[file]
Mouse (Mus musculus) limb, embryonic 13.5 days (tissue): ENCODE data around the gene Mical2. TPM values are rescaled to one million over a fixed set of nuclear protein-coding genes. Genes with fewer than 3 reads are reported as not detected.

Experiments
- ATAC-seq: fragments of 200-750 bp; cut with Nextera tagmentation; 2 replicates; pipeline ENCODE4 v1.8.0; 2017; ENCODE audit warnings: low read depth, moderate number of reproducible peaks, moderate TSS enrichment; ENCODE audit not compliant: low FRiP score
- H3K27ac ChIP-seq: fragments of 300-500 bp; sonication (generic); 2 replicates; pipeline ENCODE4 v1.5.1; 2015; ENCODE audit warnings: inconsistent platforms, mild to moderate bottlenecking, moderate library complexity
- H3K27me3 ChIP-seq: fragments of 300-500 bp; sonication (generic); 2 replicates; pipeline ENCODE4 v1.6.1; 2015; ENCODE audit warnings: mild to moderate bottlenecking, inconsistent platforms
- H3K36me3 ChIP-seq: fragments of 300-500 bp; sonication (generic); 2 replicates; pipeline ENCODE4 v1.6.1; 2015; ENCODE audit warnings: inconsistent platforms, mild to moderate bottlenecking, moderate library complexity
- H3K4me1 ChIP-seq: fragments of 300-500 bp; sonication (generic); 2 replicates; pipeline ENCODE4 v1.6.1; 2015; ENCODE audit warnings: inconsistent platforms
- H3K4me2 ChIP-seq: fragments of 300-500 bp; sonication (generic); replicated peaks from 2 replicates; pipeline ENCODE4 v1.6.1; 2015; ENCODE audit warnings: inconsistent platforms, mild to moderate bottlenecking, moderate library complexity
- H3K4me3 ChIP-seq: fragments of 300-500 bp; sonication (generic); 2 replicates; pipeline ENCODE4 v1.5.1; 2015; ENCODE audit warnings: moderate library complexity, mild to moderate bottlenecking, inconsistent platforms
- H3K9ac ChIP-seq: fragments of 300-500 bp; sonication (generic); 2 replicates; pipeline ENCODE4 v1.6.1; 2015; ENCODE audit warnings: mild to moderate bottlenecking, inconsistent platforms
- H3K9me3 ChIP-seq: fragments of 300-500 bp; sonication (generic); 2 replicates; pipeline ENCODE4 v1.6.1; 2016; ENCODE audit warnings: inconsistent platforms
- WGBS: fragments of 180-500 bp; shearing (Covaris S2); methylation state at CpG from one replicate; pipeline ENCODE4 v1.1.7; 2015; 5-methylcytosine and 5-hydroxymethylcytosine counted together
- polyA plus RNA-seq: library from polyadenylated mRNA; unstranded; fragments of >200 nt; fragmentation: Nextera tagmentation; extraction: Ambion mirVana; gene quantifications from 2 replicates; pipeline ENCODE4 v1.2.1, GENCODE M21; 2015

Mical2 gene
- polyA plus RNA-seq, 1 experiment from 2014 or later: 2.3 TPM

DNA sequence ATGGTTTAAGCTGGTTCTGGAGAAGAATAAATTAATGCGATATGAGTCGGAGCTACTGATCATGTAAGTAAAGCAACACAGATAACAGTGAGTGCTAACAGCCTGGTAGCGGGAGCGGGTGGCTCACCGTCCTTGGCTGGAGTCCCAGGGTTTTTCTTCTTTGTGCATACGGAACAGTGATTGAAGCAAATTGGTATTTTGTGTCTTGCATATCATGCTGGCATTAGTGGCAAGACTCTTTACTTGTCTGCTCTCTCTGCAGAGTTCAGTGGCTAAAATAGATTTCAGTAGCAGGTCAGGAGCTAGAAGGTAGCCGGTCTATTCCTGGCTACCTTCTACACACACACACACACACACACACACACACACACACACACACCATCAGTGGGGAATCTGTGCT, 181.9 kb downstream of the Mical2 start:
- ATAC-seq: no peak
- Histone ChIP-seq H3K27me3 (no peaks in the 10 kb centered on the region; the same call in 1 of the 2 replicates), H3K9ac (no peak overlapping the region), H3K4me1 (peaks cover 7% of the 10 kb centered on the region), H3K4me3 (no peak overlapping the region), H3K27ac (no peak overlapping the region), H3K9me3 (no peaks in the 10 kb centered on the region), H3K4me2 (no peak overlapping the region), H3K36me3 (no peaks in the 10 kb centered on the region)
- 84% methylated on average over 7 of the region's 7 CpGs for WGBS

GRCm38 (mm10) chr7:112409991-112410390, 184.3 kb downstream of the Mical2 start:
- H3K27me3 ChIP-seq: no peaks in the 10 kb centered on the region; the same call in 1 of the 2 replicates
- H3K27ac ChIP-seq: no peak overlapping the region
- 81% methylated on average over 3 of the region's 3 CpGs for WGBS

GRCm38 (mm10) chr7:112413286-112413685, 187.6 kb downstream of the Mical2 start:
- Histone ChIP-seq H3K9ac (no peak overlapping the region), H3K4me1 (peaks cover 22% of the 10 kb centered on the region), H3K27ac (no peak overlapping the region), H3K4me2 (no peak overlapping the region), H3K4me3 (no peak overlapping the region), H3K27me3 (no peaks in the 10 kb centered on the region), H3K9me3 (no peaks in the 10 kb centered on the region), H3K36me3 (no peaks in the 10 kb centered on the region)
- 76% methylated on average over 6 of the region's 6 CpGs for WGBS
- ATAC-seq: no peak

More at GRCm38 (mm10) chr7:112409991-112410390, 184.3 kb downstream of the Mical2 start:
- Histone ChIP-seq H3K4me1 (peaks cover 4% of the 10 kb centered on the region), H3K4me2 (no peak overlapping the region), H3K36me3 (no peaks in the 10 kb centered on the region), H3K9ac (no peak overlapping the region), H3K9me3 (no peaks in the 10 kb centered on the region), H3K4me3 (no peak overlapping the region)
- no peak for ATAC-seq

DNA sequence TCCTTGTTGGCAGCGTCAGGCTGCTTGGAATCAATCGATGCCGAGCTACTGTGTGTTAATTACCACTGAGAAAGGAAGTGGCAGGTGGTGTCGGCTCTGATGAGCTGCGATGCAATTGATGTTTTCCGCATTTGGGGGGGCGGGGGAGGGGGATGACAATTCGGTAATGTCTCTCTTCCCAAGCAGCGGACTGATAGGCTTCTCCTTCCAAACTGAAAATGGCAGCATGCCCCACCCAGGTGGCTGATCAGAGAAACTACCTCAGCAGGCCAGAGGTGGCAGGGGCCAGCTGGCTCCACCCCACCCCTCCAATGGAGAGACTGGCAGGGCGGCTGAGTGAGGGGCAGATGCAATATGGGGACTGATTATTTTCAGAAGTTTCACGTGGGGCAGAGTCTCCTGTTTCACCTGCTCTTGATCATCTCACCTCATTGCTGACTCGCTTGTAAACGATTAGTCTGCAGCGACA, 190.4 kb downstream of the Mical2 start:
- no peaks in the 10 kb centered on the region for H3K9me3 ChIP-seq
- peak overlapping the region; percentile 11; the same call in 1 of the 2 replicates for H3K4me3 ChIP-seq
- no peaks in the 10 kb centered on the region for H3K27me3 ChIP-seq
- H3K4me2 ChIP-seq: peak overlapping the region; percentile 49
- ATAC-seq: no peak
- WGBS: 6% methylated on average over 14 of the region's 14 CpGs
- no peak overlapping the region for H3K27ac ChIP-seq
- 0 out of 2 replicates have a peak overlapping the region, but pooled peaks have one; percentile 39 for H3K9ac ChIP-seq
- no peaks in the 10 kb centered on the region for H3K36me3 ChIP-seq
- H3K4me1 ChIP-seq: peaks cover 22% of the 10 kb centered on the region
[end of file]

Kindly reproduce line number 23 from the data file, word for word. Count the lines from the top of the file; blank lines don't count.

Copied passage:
- 81% methylated on average over 3 of the region's 3 CpGs for WGBS